Before I headed to see Beyoncé's Mrs. Carter World Tour touch down at Toronto's Air Canada Centre on Sunday night, I read my three-year-old son a chapter from The Land of Oz, the 1904 sequel to L. Frank Baum's more famous and wizardly original.
In it, a boy named Tip encountered General Jinjur and her army of girls keen to invade the Emerald City and depose Dorothy's companion the Scarecrow, who had been crowned king after the wizard left. "But why?" Tip wondered.
"Because the Emerald City has been ruled by men long enough, for one reason," said one girl, embracing a startling feminism for a book written a full 16 years before American women got the right to vote. "Moreover," added another revolutionary, "the City glitters with beautiful gems, which might far better be used for rings, bracelets and necklaces; and there is enough money in the King's treasury to buy every girl in our Army a dozen new gowns. So we intend to conquer the City and run the government to suit ourselves."
The latter quote would seem to to undermine the former, but what it actually does is provide cover for a readership that wasn't quite ready. The end result is still an army of girls overthrowing the patriarchal government, so who cares that their weapons are knitting needles?
It was a weirdly appropriate passage to read in advance of Mrs. Carter Show, a tour which had caused all sorts of feminist handwringing in February when it was announced that she would be titling after her married name. (Jay-Z's real name is Shawn Carter.)
Slate ran a piece entitled "Who Run the World? Husbands?" while The Guardian asked, baffled, "Why is Beyoncé calling herself Mrs Carter?" and a comment thread on the Daily Mail debated "Is Beyonce betraying feminism by naming her tour 'The Mrs Carter Show'?"
Parts of the show provided further fodder for a feminist backlash against Beyoncé, the "Single Ladies" singer who has wracked up countless chart-toppers that praise independent women and proclaim that girls run the world. There was her declaration that "tonight I'll be a naughty girl" (though on "Flaws and All" she also reserved the right to be "a bitch in the afternoon") and some video bits that saw her dusting, washing cars, gardening and other stereotypically female tasks. Not to mention the WWII-themed footage of Bey in her flight suit as a voice-over declared her "queen of the house and queen of the skies, the full package!"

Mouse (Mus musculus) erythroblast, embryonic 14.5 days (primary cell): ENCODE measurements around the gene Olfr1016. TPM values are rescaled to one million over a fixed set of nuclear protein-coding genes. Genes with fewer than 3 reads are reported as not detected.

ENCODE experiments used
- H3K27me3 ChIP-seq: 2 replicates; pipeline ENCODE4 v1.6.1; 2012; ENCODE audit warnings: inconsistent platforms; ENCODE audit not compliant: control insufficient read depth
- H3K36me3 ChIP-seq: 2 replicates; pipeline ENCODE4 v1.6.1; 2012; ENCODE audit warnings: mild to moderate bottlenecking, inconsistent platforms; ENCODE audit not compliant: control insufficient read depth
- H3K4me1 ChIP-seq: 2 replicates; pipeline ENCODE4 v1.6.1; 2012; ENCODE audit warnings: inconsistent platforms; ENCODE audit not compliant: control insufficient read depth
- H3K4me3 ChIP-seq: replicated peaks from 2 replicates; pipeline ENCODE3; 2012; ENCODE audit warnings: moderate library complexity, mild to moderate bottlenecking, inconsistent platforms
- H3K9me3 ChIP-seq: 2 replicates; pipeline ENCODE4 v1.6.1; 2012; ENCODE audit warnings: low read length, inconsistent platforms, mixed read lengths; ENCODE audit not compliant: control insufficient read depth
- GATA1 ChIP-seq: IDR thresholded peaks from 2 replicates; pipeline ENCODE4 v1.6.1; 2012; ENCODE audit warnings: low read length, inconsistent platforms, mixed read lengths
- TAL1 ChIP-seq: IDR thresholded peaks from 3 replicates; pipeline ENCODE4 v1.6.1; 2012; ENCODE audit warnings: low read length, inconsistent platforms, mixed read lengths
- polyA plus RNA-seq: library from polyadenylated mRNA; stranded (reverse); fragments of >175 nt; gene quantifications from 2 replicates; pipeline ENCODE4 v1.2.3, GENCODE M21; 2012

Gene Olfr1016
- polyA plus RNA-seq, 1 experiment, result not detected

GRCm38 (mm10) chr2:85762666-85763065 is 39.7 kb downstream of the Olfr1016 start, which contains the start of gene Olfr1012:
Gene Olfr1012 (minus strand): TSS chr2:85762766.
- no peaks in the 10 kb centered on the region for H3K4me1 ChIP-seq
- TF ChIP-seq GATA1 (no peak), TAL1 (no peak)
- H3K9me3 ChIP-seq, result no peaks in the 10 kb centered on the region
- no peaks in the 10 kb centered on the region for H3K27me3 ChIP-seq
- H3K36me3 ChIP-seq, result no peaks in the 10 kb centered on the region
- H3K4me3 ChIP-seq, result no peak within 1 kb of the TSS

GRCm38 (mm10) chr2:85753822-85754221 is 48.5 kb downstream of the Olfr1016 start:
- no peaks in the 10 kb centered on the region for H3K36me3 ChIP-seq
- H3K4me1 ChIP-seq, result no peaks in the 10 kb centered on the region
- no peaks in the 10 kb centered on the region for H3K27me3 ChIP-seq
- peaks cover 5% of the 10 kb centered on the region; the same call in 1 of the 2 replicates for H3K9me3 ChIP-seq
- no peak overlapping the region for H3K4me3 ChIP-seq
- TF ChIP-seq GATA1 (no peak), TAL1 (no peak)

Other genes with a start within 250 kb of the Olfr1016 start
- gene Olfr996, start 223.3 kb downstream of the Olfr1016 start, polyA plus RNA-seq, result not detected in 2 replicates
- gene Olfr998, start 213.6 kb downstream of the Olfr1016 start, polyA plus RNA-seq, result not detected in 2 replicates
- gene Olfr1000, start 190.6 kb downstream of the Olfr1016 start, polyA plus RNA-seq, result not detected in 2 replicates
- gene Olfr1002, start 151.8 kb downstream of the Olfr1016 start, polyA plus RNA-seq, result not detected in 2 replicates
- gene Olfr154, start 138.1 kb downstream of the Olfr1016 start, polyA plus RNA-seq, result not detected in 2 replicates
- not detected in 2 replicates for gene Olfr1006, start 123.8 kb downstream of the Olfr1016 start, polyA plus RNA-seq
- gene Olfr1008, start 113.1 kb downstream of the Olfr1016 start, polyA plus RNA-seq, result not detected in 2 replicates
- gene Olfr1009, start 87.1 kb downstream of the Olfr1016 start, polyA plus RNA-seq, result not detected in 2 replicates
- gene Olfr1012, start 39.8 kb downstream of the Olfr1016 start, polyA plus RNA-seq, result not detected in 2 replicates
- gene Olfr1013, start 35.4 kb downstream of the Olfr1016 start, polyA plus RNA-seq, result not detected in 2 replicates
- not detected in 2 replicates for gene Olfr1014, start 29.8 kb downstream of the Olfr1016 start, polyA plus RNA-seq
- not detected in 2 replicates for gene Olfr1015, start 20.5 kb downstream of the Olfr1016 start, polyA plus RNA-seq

But no amount of throwback visuals or wifey proclamations could change the fact that even if girls don't run the actual world, they sure do run the Mrs. Carter tour.
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Beyoncé's sprawling band, from the back-up singers and horn section to the funky drummer and guitarist with pyro shooting out of both ends of her axe, were all women. The dancers were women, too, except for a pair of amazingly talented yet also somewhat asexual and interchangeable twin brothers who, Beyoncé made a point of telling us, were the only men on the tour.
Whether dressed as Marie Antoinette in stalling-for-costume-change video clips, or talking names with hits like "Baby Boy," "Crazy in Love," "Survivor" and "Irreplaceable," there was never any doubt that Beyoncé was presenting herself as a conquering queen, not some Britney-like pop princess.
And even when the show got bogged down with ballads in the middle, the intention was to show off her vocal skills and remind people that, like her set-sending song says, she's a "Grown Woman."
"When I was a little girl I went to concerts and wanted to be there and now here I am," she told the attendant throngs, later adding "I got to do everything I ever wanted to do" while footage on the jumbotrons showed her singing for Obama, dancing at the Super Bowl and, yes, hanging out with her husband Jay-Z and daughter Blue Ivy.
Consider other pop divas of Bey's ilk -- Madonna, Christina Aguillera, Jennifer Lopez, Lady Gaga, Britney -- they're either single or go through short-lived marriages, often to subordinate partners like their backup dancers. Beyoncé, however, is so badass that she's married to one of the most powerful men in pop culture -- and out-earns him, at that.
So while some might see the use of "Mrs." as regressive, Beyonce is just saying that yes, she is married and no, she doesn't feel the need to overcompensate about it because she's in a relationship of equals and doesn't see the superficiality of a married name undermining the reality of her life.
And as for the girls in the audience, well, they watched a grown woman who was never less that utterly in charge on that arena stage. Even her intro to "Naughty Girl" asserted "tonight I choose you."
So go on, worry about her knitting needles, Beyoncé doesn't care because it doesn't change the fact that she runs the world and that is the real message her tour imparts.